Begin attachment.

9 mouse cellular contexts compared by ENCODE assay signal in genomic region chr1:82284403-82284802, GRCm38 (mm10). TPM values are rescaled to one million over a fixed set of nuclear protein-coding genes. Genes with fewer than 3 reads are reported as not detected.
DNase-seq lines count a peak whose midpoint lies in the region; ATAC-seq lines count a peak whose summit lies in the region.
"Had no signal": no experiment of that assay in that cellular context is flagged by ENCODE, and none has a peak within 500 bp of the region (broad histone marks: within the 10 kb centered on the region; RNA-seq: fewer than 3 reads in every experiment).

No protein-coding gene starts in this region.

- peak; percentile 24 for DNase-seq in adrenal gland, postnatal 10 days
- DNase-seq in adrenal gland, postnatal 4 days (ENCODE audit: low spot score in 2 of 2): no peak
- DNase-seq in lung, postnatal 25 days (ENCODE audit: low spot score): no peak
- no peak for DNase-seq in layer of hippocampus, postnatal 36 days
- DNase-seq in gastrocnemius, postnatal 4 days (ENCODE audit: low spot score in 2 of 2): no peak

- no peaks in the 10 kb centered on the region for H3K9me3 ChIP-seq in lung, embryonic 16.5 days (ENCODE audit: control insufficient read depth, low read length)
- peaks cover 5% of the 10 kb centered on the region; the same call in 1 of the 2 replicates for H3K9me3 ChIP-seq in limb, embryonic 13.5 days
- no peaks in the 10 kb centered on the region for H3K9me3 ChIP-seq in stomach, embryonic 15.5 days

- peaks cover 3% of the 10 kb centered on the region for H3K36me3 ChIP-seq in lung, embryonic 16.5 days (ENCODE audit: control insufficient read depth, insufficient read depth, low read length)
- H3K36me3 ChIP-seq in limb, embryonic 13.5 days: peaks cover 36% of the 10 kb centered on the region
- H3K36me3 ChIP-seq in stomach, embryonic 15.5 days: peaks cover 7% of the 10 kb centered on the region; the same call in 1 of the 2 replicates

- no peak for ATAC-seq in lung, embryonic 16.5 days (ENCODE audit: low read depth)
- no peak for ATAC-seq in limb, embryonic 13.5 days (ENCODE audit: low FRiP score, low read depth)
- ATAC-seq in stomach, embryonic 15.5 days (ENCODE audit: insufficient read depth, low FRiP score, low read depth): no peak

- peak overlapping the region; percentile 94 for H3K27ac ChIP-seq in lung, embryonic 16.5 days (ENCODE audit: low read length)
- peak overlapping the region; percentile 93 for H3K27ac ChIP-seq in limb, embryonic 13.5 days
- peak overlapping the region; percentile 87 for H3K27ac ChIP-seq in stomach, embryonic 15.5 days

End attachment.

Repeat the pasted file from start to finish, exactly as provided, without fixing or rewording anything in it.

9 mouse cellular contexts compared by ENCODE assay signal in genomic region chr1:82284403-82284802, GRCm38 (mm10). TPM values are rescaled to one million over a fixed set of nuclear protein-coding genes. Genes with fewer than 3 reads are reported as not detected.
DNase-seq lines count a peak whose midpoint lies in the region; ATAC-seq lines count a peak whose summit lies in the region.
"Had no signal": no experiment of that assay in that cellular context is flagged by ENCODE, and none has a peak within 500 bp of the region (broad histone marks: within the 10 kb centered on the region; RNA-seq: fewer than 3 reads in every experiment).

No protein-coding gene starts in this region.

- peak; percentile 24 for DNase-seq in adrenal gland, postnatal 10 days
- DNase-seq in adrenal gland, postnatal 4 days (ENCODE audit: low spot score in 2 of 2): no peak
- DNase-seq in lung, postnatal 25 days (ENCODE audit: low spot score): no peak
- no peak for DNase-seq in layer of hippocampus, postnatal 36 days
- DNase-seq in gastrocnemius, postnatal 4 days (ENCODE audit: low spot score in 2 of 2): no peak

- no peaks in the 10 kb centered on the region for H3K9me3 ChIP-seq in lung, embryonic 16.5 days (ENCODE audit: control insufficient read depth, low read length)
- peaks cover 5% of the 10 kb centered on the region; the same call in 1 of the 2 replicates for H3K9me3 ChIP-seq in limb, embryonic 13.5 days
- no peaks in the 10 kb centered on the region for H3K9me3 ChIP-seq in stomach, embryonic 15.5 days

- peaks cover 3% of the 10 kb centered on the region for H3K36me3 ChIP-seq in lung, embryonic 16.5 days (ENCODE audit: control insufficient read depth, insufficient read depth, low read length)
- H3K36me3 ChIP-seq in limb, embryonic 13.5 days: peaks cover 36% of the 10 kb centered on the region
- H3K36me3 ChIP-seq in stomach, embryonic 15.5 days: peaks cover 7% of the 10 kb centered on the region; the same call in 1 of the 2 replicates

- no peak for ATAC-seq in lung, embryonic 16.5 days (ENCODE audit: low read depth)
- no peak for ATAC-seq in limb, embryonic 13.5 days (ENCODE audit: low FRiP score, low read depth)
- ATAC-seq in stomach, embryonic 15.5 days (ENCODE audit: insufficient read depth, low FRiP score, low read depth): no peak

- peak overlapping the region; percentile 94 for H3K27ac ChIP-seq in lung, embryonic 16.5 days (ENCODE audit: low read length)
- peak overlapping the region; percentile 93 for H3K27ac ChIP-seq in limb, embryonic 13.5 days
- peak overlapping the region; percentile 87 for H3K27ac ChIP-seq in stomach, embryonic 15.5 days